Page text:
USC Price School of Public Policy

Price faculty Annette Kim, William Resh honored at book launch event

May 6, 2016

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Dean Jack Knott, center, with Annette Kim and Bill Resh (Photo by David Giannamore) More photos available on Flickr »

From Price staff reports

The USC Price School of Public Policy hosted a special reception on April 28 to celebrate the publication of two books written by faculty — Sidewalk City: Remapping Public Space in Ho Chi Minh City (University of Chicago Press) authored by Annette Kim, and Rethinking the Administrative Presidency (Johns Hopkins University Press) by William G. Resh Resh.

“Innovative academic research and interdisciplinary reach are hallmarks of the Price School and both Bill and Annette, through their new books add to that reputation,” Price Dean Jack H. Knott said at the event.

“When you read their books you will not only see a high level of scholarship but also new theories and new methods that engage and provoke thought across disciplines and contribute to both the knowledge in their respective disciplines and to the interdisciplinary scholarship here at the Price School, where we strive to improve the quality of life for people and their communities,” Knott added.

Exploring Presidential problems

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In his book Rethinking the Administrative Presidency, Resh, an assistant professor at USC Price, relied on data drawn from surveys and interviews to rigorously analyze the argument that presidents typically start from a premise of distrust when they attempt to control federal agencies. Focusing specifically on the George W. Bush administration, Resh explains how a lack of trust can lead to harmful agency failure. He explores the extent to which the Bush administration was able to increase the reliability – and reduce the cost – of information to achieve its policy goals through administrative means during its second term.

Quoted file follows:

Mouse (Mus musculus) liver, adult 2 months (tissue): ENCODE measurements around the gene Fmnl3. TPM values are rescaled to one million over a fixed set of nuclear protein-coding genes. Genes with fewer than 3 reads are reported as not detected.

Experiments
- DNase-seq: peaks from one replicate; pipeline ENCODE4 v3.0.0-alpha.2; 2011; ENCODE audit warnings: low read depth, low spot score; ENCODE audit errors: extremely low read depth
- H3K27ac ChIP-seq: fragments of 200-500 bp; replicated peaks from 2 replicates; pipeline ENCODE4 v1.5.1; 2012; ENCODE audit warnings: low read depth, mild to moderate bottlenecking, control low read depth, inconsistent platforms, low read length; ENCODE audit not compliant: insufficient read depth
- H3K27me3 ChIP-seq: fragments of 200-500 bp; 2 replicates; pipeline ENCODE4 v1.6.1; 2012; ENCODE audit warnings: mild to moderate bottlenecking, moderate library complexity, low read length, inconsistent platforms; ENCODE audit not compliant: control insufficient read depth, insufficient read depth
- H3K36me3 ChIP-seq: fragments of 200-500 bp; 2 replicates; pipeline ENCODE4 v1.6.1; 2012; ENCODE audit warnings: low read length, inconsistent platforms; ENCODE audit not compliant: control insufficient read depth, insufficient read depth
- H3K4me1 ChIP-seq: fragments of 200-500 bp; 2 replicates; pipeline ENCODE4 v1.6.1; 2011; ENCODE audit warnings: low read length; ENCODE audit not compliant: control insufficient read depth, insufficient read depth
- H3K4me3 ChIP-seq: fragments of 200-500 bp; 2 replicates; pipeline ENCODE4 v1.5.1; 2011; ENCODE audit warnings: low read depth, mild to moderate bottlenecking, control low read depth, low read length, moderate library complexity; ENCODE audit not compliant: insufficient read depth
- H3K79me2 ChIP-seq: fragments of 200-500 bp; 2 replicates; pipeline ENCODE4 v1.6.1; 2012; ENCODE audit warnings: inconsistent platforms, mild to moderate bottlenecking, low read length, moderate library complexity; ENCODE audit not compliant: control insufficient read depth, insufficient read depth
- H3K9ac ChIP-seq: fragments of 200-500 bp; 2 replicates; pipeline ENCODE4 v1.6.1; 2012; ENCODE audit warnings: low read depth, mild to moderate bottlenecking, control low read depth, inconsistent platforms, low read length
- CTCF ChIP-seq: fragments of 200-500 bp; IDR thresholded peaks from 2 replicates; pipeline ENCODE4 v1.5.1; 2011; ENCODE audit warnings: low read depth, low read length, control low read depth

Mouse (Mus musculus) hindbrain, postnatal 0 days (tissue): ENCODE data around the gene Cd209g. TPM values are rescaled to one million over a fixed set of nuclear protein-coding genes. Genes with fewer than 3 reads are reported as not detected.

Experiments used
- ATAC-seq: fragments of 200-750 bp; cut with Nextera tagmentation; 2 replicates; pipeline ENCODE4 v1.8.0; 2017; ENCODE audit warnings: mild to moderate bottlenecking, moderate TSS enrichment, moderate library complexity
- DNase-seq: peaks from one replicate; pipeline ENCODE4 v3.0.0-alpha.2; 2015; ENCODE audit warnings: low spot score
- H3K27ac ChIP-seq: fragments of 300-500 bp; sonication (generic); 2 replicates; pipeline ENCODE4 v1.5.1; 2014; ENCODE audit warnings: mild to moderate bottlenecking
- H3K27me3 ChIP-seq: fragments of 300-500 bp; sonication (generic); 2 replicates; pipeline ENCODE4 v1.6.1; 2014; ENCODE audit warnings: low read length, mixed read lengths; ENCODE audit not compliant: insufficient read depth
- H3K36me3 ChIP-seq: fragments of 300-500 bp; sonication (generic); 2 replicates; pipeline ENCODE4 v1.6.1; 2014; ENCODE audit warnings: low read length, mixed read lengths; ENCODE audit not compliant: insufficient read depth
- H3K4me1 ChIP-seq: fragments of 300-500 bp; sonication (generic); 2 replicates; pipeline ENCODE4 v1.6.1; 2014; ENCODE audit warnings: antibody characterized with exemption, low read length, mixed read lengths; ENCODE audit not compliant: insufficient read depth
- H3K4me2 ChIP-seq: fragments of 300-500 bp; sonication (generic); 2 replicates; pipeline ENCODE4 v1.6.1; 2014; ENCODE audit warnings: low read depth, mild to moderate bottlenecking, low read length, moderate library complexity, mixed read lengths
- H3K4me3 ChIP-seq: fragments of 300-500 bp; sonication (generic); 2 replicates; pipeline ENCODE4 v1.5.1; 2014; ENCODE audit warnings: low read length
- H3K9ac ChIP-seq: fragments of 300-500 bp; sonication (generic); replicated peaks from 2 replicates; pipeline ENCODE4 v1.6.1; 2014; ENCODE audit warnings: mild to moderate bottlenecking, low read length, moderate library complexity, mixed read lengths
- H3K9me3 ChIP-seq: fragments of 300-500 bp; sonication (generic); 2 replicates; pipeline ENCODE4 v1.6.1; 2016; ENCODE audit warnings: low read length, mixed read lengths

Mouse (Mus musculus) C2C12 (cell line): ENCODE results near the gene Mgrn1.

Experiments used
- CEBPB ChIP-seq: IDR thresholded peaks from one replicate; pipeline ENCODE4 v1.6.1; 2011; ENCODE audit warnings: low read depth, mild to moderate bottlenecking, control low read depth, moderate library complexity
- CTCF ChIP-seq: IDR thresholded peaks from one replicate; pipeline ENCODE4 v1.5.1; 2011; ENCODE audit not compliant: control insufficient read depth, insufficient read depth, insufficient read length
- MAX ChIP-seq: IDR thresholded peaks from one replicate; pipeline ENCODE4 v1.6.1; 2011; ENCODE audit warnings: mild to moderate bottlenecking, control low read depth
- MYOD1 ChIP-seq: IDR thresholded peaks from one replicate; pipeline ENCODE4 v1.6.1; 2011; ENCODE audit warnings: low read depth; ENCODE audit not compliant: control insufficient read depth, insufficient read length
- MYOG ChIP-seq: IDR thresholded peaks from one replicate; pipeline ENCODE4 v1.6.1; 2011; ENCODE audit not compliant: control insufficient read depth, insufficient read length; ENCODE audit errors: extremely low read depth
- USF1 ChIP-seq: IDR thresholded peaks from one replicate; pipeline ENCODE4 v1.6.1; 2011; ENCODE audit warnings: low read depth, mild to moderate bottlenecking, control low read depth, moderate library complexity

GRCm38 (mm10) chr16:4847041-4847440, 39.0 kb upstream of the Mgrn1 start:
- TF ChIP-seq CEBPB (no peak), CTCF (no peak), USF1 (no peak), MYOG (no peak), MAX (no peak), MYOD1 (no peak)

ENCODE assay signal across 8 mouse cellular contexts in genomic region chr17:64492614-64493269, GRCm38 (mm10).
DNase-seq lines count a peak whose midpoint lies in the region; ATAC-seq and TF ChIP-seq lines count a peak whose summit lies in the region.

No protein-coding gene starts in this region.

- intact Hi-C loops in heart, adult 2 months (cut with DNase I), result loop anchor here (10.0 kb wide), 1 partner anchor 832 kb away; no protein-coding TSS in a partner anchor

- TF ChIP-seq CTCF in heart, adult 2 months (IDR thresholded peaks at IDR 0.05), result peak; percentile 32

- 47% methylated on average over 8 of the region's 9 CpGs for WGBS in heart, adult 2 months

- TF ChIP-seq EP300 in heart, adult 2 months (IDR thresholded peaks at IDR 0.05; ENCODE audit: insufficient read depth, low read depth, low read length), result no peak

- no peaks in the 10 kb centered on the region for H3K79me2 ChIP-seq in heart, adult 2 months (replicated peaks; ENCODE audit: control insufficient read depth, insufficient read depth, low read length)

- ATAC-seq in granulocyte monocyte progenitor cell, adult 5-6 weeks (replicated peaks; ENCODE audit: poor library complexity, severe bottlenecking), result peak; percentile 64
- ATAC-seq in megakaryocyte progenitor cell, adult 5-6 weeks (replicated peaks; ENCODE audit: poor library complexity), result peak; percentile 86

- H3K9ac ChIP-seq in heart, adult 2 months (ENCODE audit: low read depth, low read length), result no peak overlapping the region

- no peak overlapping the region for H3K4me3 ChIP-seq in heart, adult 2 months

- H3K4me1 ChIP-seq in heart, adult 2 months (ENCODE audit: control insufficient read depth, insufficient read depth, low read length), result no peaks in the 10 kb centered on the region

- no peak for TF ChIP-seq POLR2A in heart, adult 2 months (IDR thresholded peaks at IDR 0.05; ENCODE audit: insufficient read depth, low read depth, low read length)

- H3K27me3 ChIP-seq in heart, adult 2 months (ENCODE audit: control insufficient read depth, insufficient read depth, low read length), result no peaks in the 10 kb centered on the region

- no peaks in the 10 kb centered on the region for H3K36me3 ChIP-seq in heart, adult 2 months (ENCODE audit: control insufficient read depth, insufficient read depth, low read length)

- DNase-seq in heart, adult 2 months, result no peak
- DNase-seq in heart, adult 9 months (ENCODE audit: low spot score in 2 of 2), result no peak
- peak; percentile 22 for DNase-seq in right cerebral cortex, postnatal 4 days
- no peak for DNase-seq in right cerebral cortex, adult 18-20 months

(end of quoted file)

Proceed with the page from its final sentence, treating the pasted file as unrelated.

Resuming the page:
Arguing that President Bush’s use of the administrative presidency hindered trust between appointees and career executives to deter knowledge sharing throughout respective agencies, Resh also demonstrates that functional relationships between careerists and appointees help to advance robust policy. He employs a “joists vs. jigsaws” metaphor to stress his main point: that mutual support based on optimistic trust is a more effective managerial strategy than fragmentation founded on unsubstantiated distrust.

Reshaping perception of public space

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In Sidewalk City, Kim, the director of Price’s Spatial Analysis Lab (SLAB), focuses on the vibrant sidewalk life and economy of Vietnam’s Ho Chi Minh City — employing a novel approach to the visualization and mapping of this public space.

Ho Chi Minh City is known for having sidewalks bustling with action. Street vendors set up shop to sell a variety of foods and merchandise, creating a social atmosphere with people of different classes lingering to chat over snacks and drinks. To many city officials, it was an unsightly mess that needed to be cleared off and modernized to impress tourists. But to Kim, it was beautiful.

With her book, Kim uses critical cartography and spatial ethnography to provide new insights into the value and potential of this contested public space.

Moreover, Kim’s groundbreaking book was billed as one of the “10 Must-Read Books for Urbanists on Cities, Race and Public Space” according to Next City, a planning-focused news site.

At the conclusion of the event, Knott noted that the Price School will host another event in the fall to celebrate two more faculty book releases — by Pamela McCann and Elizabeth Currid-Halkett.